Remember remember the fifth of November
Gunpowder, treason and plot.
I see no reason why gunpowder, treason
Should ever be forgot…
Today is the fifth of November. Across the pond in ol’ Blighty at least some people will be celebrating Guy Fawkes’ failure to blow up the House of Lords in 1605. I imagine that even as I type this, many have seen their Facebook walls spammed with various quotes from V for Vendetta – in particular with quotes from the inferior film version. I’ve talked before about how people frequently seem to miss a point that Moore was making, and in honor of Guy Fawkes I am going to do so again, albeit as relates to a slightly different point.
I have lost count of the number of times I have read V for Vendetta for both academic research and personal pleasure. It would not be unfair to say that the scene central to today’s discussion is a large part of what made me focus on comicbooks as my primary locus from which to start philosophical discussions. The scene in question comes to us from Book Two (“The Vicious Cabaret”), Chapter Three (“Video”) of V for Vendetta. For those of you who might like to refresh your memories, or reread the relevant section before or after this post, it occupies pages 108 – 117 of the tradepaperback edition of V.
This particular chapter features V taking over the state controlled video station and broadcasting a message to the people of London. It was this message that transformed me into the Comicbook Philosopher, as upon reading it I recognized in its words a paraphrasing of the work of Jean-Paul Sartre. Which is all well and good I hear you say, dear reader, but what is the content of this all important message?
Couched in the mask of a dismissal from one’s job, V informs the viewers of fictional London, and by extension we the presumably non-fictional reader, that we share as much blame for the state of the world as those directly responsible for Norsefire. Not because we approve of Norsefire’s pogrom to cleanse the impure from society. Not because we are actively part of the machinery which allows the wheels of state to function. Rather, our blame lies squarely with our refusal to take responsibility for the culture we created, and the world that gave birth to.
Yes, yes, I admit that for the sake of space and simplicity, in my last analysis of V I presented us as innocent victims caught between V’s actions and a repressive government. With the exception of our innocence, what I said there remains true; yet just as V is not unambiguously heroic, we are not unambiguous victims of his campaign.
If the world ended in nuclear fire, V tells us, it is because we elected the governments that brought us to that point. Even though we might turn our eyes, a single, dramatic crocodile tear rolling down our cheeks as the undesirables are lead away to the camps, we are the ones who allowed this situation to come about.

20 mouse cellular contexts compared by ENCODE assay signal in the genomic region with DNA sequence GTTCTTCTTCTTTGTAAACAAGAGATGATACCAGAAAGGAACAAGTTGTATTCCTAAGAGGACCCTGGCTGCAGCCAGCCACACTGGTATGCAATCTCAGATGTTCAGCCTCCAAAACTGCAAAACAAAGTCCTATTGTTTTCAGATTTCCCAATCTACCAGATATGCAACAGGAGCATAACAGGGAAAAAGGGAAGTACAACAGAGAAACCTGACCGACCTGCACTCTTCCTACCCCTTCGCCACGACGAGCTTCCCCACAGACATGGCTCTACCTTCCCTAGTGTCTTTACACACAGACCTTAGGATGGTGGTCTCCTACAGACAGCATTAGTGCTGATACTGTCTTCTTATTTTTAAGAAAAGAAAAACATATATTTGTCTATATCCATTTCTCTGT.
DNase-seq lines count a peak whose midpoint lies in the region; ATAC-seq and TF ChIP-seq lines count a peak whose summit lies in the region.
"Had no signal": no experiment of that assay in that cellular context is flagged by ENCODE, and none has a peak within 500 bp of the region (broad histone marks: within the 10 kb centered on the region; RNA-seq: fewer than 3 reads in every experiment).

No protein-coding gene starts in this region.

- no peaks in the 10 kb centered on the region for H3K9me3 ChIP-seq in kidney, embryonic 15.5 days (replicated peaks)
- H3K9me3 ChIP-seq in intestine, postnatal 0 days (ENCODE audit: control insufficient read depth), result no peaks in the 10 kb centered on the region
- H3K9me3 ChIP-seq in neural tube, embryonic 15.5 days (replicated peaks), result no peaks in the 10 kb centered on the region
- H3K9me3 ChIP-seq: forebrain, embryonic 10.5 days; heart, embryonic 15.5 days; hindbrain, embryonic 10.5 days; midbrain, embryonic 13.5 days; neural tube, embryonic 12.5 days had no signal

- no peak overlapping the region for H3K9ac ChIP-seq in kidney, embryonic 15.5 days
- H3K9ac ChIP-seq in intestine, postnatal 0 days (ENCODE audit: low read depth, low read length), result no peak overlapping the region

In the world outside of the comic page, V is indicting not merely the banks and the governments who colluded with them for the state of the economy; he is demanding that each and every one of us take responsibility for the world we helped create. He is reminding us that if corporations are building sweatshops in some third world country it is because we were more concerned with our Nike shoes, and iPods, with our cellphones, and watching the disintegration of Kim Kardashian’s 18 million dollar marriage, to say no before the fact, preferring instead to offer token protest only after we have allowed others to pay for our conveniences.
We might not be responsible for the day-to-day running of corporations and governments. We might cry out at the actions those corporations and governments take, but as much as we might deny it, these are actions done in our name. V tells us that with our refusal to take responsibility for our lives, to take proper stewardship of the world, we are all responsible the results.
It isn’t a pleasant message to hear, which is why I suspect so many prefer the unambiguous illusion of the film. Yet V reminds us that refusing to accept this responsibility means not only a failure to move toward authenticity, but that these events will simply repeat themselves.
We can spout quotes from V all we like, and rage against the Powers that Be so loudly that the heavens shake. Yet what Moore as the existential V, as Sartre’s mirror, is reminding us of is that the world will only change when we change ourselves, and that our continued refusal to accept responsibility only makes the road to get there that much longer.